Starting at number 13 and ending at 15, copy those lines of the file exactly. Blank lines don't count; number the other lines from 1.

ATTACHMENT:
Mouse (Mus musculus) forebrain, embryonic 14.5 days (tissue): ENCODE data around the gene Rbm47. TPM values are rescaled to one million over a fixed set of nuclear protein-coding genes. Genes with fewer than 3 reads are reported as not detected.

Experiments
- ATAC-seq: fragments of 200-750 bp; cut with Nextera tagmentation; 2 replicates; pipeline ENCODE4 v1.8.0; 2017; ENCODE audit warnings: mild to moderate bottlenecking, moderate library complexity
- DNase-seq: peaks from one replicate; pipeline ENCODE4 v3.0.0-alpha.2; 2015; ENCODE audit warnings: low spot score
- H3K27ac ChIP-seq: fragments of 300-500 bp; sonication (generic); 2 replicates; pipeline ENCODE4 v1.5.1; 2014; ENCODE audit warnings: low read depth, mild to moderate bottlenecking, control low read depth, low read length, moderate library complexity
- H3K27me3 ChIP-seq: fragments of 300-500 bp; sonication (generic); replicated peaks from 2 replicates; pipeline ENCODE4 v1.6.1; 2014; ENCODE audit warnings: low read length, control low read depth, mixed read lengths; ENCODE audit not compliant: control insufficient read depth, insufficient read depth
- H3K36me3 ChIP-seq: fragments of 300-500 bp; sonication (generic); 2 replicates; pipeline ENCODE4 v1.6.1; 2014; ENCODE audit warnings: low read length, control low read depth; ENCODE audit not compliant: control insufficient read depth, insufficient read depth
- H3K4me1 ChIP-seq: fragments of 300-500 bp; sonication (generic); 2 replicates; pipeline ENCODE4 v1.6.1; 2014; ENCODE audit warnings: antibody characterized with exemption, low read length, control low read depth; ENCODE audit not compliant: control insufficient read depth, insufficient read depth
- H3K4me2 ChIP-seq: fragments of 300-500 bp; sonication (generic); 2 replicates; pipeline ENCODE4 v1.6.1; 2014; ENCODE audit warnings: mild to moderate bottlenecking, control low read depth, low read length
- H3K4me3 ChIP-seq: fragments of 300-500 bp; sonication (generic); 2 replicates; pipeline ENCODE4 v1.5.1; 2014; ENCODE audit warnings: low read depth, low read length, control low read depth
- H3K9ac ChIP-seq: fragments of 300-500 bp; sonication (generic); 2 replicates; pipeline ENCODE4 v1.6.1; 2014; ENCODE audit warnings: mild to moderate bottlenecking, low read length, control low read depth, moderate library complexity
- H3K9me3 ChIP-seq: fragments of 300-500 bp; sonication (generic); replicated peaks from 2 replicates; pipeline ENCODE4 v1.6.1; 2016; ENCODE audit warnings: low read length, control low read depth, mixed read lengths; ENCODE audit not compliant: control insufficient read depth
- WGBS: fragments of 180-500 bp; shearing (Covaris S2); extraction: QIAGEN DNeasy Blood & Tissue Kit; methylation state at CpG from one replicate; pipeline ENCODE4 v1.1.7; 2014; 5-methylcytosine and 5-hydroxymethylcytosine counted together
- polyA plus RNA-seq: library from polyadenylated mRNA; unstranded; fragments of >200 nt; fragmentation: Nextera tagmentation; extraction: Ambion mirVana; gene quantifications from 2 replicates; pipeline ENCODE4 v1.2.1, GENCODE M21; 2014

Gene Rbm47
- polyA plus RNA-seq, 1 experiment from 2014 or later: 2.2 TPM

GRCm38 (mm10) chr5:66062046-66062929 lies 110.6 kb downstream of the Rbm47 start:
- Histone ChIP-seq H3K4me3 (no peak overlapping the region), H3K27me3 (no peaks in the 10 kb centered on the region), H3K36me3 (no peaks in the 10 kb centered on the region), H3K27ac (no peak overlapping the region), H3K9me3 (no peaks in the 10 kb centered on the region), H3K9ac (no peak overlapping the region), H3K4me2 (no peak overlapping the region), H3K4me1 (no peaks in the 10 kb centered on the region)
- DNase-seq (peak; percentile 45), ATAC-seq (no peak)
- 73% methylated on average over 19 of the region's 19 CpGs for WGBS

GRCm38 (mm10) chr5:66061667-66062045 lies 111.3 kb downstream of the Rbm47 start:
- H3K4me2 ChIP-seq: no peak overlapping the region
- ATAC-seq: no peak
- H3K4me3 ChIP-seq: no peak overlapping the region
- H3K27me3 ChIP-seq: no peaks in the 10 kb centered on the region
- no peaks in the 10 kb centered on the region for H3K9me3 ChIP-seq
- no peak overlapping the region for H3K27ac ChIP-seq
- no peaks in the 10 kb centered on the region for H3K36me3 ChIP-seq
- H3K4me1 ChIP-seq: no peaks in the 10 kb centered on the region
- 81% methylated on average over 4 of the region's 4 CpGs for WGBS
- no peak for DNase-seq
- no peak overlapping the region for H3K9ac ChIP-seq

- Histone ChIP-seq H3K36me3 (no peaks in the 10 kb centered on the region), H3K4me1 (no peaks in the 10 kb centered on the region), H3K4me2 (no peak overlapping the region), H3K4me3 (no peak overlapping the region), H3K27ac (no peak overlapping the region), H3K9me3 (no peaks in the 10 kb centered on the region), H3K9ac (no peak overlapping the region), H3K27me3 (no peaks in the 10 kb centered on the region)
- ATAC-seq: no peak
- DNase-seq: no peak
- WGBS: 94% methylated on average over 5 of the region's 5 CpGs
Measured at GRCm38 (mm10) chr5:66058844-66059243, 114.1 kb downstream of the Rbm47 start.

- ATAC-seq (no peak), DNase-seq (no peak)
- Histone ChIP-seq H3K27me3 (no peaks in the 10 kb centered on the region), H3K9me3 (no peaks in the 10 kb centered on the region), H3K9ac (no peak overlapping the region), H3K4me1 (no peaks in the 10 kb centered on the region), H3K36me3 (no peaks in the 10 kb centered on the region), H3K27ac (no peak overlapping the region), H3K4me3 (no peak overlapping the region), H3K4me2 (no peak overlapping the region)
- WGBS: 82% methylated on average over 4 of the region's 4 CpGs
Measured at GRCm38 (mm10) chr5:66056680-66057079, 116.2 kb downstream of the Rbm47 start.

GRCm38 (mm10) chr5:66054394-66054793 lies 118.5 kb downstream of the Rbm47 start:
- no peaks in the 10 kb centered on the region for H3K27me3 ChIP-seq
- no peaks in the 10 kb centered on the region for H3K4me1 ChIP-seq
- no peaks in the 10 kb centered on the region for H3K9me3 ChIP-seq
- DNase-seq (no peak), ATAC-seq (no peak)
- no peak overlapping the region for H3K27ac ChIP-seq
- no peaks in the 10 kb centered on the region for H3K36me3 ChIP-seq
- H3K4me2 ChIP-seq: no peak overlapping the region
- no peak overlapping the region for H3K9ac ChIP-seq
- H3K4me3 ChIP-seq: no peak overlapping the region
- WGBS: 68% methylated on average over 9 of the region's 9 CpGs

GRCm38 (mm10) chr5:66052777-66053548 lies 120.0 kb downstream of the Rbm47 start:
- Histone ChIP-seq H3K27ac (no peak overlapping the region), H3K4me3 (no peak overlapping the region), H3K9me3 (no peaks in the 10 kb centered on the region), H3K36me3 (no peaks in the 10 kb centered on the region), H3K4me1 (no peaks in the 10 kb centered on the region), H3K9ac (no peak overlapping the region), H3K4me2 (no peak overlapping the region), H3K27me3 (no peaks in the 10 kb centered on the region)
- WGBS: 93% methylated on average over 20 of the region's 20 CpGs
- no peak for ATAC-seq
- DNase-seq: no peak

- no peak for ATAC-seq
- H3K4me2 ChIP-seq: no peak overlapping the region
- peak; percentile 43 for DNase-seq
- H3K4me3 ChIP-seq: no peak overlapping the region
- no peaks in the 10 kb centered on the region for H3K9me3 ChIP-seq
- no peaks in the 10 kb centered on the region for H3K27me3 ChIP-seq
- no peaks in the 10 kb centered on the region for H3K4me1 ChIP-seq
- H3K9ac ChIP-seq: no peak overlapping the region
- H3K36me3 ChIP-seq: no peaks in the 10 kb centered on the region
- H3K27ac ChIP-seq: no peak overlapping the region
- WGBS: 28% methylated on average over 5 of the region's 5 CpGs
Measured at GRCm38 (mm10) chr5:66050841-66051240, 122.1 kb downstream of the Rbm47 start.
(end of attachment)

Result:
- WGBS: fragments of 180-500 bp; shearing (Covaris S2); extraction: QIAGEN DNeasy Blood & Tissue Kit; methylation state at CpG from one replicate; pipeline ENCODE4 v1.1.7; 2014; 5-methylcytosine and 5-hydroxymethylcytosine counted together
- polyA plus RNA-seq: library from polyadenylated mRNA; unstranded; fragments of >200 nt; fragmentation: Nextera tagmentation; extraction: Ambion mirVana; gene quantifications from 2 replicates; pipeline ENCODE4 v1.2.1, GENCODE M21; 2014

Gene Rbm47